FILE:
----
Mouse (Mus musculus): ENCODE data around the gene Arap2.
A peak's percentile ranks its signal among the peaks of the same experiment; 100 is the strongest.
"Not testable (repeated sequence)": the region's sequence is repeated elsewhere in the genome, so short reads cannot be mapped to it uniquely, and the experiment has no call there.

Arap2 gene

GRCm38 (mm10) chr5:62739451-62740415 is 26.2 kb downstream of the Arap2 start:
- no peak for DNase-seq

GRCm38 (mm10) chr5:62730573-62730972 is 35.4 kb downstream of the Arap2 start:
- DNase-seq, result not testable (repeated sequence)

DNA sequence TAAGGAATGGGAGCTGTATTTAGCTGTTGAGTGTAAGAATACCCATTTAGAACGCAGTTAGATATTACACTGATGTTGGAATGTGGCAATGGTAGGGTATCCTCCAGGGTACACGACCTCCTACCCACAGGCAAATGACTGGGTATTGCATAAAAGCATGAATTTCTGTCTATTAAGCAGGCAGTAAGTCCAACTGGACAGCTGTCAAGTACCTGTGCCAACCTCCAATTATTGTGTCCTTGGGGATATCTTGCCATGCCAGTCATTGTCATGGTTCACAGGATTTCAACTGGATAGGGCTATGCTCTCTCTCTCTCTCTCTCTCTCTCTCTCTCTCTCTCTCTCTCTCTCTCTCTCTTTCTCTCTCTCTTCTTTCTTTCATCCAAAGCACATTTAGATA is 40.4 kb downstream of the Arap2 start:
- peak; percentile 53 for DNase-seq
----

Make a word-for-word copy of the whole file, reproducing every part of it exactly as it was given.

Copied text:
Mouse (Mus musculus): ENCODE data around the gene Arap2.
A peak's percentile ranks its signal among the peaks of the same experiment; 100 is the strongest.
"Not testable (repeated sequence)": the region's sequence is repeated elsewhere in the genome, so short reads cannot be mapped to it uniquely, and the experiment has no call there.

Arap2 gene

GRCm38 (mm10) chr5:62739451-62740415 is 26.2 kb downstream of the Arap2 start:
- no peak for DNase-seq

GRCm38 (mm10) chr5:62730573-62730972 is 35.4 kb downstream of the Arap2 start:
- DNase-seq, result not testable (repeated sequence)

DNA sequence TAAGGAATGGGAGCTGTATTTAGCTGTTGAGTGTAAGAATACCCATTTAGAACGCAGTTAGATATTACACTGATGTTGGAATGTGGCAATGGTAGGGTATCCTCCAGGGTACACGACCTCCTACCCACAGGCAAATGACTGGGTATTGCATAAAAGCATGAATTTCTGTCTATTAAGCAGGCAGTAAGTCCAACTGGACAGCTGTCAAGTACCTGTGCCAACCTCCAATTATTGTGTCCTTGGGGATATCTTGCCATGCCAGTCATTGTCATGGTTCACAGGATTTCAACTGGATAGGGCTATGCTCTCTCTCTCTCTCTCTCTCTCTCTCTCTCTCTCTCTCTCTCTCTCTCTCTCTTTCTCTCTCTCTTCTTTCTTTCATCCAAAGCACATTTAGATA is 40.4 kb downstream of the Arap2 start:
- peak; percentile 53 for DNase-seq